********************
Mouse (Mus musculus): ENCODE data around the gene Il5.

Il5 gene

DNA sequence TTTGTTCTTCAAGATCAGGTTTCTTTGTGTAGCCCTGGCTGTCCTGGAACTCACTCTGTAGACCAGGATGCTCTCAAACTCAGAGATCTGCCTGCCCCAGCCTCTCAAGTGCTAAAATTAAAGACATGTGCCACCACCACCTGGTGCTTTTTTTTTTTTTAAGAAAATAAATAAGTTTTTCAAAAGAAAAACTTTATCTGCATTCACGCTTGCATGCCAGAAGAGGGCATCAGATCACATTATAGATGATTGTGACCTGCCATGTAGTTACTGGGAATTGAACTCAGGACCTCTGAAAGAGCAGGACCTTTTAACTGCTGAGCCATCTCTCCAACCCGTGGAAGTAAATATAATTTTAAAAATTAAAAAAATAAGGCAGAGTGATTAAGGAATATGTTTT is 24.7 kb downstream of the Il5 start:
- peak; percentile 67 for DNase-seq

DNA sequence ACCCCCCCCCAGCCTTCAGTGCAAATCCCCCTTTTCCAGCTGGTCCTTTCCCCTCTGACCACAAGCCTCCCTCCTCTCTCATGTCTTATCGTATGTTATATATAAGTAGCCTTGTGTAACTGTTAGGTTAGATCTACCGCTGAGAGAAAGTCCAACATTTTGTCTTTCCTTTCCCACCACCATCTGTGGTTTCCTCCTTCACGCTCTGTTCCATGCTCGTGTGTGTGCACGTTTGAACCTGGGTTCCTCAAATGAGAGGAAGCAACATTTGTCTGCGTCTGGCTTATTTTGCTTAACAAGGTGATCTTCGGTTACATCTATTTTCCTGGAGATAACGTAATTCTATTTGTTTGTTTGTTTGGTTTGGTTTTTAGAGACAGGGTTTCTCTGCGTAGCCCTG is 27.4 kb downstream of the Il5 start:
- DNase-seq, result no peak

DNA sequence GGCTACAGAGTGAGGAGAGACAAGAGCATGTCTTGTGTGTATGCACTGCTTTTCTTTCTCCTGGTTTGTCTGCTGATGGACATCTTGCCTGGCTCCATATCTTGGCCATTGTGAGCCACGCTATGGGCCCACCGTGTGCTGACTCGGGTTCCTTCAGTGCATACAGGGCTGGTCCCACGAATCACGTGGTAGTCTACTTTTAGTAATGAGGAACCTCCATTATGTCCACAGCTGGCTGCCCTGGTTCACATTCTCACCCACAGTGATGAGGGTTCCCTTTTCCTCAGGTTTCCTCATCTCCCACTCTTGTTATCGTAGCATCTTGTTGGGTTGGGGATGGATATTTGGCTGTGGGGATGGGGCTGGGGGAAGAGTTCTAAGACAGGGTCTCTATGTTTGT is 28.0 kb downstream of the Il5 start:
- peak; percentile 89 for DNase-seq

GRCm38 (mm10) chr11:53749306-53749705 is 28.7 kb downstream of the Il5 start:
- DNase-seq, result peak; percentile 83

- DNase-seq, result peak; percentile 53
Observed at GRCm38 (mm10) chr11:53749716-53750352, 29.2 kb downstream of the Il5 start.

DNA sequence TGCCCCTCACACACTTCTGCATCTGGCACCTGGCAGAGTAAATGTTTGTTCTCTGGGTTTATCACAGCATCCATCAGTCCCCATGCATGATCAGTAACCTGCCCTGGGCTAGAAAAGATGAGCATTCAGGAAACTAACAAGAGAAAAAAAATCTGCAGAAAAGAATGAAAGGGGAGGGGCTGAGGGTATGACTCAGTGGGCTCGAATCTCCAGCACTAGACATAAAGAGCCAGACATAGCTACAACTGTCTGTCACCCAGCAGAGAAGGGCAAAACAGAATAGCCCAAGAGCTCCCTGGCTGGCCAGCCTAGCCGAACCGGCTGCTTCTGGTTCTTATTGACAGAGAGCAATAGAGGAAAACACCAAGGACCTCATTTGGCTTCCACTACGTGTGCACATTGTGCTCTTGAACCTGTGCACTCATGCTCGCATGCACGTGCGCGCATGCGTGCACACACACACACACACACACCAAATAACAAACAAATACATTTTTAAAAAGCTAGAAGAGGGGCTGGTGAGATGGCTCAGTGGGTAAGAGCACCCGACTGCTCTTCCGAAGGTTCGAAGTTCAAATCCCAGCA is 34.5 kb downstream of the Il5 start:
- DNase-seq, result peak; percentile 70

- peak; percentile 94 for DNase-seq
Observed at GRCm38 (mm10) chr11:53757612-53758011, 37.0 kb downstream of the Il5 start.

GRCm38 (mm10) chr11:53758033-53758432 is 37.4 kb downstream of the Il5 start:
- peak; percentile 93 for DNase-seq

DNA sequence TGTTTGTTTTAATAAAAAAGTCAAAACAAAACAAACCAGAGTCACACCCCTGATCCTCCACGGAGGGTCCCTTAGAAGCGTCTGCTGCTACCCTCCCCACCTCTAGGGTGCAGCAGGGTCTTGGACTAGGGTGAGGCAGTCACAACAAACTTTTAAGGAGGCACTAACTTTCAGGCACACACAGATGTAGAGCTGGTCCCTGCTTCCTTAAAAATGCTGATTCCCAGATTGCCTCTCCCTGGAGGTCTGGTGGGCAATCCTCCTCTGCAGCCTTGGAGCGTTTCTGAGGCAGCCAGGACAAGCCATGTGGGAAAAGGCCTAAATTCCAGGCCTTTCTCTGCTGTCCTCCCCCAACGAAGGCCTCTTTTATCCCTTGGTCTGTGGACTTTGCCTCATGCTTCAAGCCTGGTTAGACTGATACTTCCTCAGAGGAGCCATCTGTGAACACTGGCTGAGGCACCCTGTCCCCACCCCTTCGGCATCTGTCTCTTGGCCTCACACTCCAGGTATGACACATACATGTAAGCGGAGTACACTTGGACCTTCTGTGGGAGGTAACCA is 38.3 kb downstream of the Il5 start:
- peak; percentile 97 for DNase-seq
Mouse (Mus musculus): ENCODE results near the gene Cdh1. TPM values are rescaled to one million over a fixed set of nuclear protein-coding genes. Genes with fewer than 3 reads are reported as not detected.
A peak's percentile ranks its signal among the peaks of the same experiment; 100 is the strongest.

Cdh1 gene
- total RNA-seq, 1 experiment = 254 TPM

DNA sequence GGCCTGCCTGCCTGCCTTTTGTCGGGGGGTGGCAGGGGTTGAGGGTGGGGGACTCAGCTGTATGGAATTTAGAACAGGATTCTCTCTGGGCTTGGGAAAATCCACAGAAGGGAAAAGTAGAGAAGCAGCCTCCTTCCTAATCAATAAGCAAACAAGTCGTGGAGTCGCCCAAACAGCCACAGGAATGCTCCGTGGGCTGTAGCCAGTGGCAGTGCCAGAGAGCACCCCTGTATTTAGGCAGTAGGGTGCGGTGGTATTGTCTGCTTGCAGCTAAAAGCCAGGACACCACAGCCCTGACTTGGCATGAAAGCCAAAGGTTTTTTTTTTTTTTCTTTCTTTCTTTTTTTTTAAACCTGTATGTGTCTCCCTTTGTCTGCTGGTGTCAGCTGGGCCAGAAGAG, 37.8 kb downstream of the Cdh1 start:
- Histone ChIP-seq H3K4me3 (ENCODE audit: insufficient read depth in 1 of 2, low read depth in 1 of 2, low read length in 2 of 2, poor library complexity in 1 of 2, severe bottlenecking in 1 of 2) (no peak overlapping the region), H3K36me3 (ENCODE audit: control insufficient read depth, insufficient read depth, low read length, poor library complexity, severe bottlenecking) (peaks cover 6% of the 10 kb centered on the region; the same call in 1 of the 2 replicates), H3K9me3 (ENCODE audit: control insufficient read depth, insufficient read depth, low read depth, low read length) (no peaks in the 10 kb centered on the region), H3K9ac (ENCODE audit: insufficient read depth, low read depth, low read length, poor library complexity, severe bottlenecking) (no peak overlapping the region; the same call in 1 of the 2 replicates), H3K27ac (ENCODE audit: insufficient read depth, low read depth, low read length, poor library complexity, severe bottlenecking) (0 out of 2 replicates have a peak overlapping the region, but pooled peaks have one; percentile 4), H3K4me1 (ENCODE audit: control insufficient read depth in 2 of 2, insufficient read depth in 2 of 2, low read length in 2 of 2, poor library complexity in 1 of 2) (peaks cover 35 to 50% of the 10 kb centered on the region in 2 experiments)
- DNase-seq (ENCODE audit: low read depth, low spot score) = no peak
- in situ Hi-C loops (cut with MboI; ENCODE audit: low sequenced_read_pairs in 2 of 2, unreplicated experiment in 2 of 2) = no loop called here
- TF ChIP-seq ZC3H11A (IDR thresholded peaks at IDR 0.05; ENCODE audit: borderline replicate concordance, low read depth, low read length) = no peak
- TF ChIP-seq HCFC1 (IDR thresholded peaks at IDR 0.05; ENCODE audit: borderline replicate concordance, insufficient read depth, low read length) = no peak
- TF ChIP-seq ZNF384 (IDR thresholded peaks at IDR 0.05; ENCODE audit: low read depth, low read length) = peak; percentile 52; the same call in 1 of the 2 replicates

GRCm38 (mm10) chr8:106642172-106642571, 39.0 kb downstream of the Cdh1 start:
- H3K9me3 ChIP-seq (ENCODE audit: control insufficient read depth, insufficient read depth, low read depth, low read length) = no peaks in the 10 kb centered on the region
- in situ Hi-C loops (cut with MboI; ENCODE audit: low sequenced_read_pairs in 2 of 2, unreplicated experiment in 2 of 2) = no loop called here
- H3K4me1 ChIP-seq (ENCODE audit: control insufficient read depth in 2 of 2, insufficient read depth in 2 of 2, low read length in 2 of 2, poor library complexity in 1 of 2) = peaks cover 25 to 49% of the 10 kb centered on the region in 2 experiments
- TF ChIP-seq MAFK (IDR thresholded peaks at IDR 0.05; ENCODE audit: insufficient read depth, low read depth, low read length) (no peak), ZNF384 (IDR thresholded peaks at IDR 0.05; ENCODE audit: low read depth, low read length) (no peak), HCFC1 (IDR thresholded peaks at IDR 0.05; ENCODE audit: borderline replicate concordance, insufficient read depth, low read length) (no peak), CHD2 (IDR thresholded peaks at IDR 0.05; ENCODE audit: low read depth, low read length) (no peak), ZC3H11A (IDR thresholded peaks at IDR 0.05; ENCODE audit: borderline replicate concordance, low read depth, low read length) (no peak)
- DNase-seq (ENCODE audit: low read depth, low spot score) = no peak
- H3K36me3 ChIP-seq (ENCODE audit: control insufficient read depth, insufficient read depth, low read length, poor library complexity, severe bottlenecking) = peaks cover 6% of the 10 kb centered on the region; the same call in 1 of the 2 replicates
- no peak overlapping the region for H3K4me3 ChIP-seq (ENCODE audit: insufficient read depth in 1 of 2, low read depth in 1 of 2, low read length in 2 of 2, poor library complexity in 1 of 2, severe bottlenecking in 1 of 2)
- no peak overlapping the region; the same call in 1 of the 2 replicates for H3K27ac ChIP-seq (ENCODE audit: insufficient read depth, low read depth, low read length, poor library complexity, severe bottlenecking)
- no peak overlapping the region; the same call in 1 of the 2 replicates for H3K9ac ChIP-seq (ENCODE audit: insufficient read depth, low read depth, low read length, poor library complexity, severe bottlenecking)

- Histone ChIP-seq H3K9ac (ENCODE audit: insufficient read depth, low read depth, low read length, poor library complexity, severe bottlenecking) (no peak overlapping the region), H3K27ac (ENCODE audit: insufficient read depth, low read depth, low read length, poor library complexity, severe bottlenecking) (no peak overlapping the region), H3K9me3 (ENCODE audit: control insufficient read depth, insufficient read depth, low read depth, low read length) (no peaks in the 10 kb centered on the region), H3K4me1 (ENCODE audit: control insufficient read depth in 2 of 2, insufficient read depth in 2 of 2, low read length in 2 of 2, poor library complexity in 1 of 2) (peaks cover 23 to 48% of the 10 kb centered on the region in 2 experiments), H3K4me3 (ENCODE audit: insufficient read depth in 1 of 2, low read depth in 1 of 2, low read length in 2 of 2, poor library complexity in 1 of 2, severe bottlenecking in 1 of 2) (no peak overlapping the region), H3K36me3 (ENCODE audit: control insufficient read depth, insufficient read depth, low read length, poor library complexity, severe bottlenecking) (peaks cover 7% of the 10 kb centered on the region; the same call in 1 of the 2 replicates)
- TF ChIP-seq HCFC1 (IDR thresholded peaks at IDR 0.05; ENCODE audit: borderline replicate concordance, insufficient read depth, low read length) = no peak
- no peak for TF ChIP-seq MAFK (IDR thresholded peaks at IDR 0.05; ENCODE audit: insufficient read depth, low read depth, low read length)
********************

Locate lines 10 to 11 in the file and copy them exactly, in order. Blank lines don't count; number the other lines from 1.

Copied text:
- DNase-seq, result peak; percentile 83

- DNase-seq, result peak; percentile 53